George Weedon

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For the Olympic gymnast, see George Weedon (gymnast).
George Weedon, Continental Army General.

George Weedon (1734–1793) was an American soldier during the Revolutionary War from Fredericksburg, Virginia. He served as a Brigadier General in the Continental Army and later in the Virginia militia.

Weedon served as a Lieutenant under George Washington in the French and Indian War, mainly assigned to garrison duty in western Virginia.

After the war, he moved to Fredericksburg and opened a tavern. It was within Weedon's tavern that Thomas Jefferson in January 1777 wrote the Statute of Religious Freedom; the very first document of its kind to acknowledge government recognition of religious tolerance.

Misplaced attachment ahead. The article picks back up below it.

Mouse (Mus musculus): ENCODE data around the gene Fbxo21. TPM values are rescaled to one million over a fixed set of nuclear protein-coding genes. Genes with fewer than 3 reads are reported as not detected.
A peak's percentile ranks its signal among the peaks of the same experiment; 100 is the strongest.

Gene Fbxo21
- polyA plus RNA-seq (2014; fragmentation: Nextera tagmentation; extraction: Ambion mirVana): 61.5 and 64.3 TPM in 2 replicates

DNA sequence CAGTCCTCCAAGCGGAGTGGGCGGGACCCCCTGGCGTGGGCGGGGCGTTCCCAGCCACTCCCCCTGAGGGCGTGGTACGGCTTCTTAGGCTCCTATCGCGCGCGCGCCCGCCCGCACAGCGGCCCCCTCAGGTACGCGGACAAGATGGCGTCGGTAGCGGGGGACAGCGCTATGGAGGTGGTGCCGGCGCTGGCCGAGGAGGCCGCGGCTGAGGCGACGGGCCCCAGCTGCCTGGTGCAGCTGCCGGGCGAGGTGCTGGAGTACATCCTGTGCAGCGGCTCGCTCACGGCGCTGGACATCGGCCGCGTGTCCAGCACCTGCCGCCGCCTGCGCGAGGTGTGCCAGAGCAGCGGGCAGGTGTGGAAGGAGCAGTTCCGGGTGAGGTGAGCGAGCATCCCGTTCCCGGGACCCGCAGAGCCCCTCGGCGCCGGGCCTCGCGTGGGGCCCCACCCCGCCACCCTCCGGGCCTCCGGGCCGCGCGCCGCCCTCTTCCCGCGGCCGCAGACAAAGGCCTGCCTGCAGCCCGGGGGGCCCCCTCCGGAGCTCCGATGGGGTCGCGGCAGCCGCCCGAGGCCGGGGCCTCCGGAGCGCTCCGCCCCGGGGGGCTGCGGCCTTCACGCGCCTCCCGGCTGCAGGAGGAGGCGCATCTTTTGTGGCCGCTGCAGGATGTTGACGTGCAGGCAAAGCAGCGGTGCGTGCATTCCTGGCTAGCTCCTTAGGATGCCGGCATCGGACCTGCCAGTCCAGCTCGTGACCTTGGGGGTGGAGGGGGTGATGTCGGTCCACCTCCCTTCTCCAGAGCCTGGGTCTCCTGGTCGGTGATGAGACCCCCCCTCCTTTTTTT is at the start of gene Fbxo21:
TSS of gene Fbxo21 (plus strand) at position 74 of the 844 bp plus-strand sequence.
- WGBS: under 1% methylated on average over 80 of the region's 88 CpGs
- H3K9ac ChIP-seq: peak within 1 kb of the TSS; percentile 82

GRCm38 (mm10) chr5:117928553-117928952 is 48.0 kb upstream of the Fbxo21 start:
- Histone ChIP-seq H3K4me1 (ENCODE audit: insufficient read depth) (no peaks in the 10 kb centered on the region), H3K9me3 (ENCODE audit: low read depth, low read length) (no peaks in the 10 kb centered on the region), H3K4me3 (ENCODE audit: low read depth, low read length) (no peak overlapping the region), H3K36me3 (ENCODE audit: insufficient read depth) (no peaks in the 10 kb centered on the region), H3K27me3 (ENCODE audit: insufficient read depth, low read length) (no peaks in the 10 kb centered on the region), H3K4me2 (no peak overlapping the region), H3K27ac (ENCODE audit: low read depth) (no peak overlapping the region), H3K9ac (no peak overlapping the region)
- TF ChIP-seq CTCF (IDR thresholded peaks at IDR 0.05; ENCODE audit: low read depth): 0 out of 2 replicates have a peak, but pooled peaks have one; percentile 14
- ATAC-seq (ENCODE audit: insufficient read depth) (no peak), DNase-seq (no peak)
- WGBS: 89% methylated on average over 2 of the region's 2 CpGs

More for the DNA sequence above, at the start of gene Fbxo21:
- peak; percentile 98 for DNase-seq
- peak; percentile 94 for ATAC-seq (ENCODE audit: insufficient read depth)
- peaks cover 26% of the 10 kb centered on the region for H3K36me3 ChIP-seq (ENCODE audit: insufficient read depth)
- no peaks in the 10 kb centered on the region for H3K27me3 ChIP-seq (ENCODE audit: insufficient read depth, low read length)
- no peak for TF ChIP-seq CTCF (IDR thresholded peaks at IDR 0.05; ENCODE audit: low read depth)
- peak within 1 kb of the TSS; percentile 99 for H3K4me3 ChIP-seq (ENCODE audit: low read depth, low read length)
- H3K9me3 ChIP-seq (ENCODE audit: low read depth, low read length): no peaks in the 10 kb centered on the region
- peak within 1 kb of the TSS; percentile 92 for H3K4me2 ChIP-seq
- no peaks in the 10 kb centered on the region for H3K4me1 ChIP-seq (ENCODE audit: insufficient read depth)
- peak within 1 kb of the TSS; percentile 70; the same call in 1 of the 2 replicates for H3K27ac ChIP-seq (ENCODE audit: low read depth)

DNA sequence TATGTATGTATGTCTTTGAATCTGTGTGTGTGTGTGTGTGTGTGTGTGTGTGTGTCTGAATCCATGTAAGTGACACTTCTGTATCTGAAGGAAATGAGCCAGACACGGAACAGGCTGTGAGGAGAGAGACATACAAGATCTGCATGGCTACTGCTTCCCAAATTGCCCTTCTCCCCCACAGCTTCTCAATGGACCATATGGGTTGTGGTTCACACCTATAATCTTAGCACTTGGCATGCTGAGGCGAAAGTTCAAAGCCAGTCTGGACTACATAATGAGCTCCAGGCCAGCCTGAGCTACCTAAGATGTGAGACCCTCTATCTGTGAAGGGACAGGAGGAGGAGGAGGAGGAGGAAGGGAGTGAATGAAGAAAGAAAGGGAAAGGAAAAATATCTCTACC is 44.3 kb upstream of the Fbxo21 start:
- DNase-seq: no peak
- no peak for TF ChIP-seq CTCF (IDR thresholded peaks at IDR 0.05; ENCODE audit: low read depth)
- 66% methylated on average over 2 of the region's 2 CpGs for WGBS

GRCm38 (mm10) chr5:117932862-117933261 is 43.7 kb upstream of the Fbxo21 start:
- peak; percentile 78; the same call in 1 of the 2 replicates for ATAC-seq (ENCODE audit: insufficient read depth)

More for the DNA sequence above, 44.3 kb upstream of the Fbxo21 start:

In 1775, he was made a Lieutenant Colonel and second in command to Hugh Mercer. They were tasked with creating the 3rd Virginia Regiment, Virginia Line, Continental Army. He was promoted to colonel in 1776 and succeeded Mercer in command of his regiment. On Mercer's death at Princeton, Weedon was promoted to Brigadier General in 1777 and again succeeded him. He fought in the Battles of Trenton, Brandywine, and Germantown.

At Valley Forge, Weedon commanded a brigade in Nathanael Greene's division. His brigade included Stewart's 13th Pennsylvania Regiment along with the 2nd, 6th, 10th, and 14th Virginia regiments.

In 1778, he resigned after a dispute with the Congress over seniority. He went home to Virginia to lead a brigade of the state's militia at the request of Governor Thomas Jefferson. He led his militia unit in the Yorktown campaign, where his brigade successfully repelled the feared and infamous unit of Colonel Banastre Tarleton, thus closing the one means of British escape at Gloucester Point.

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Military offices
Preceded by
Arthur St. Clair (acting)
Adjutant Generals of the U. S. Army
February 20, 1777-April 19, 1777 (acting)
Succeeded by
Morgan Connor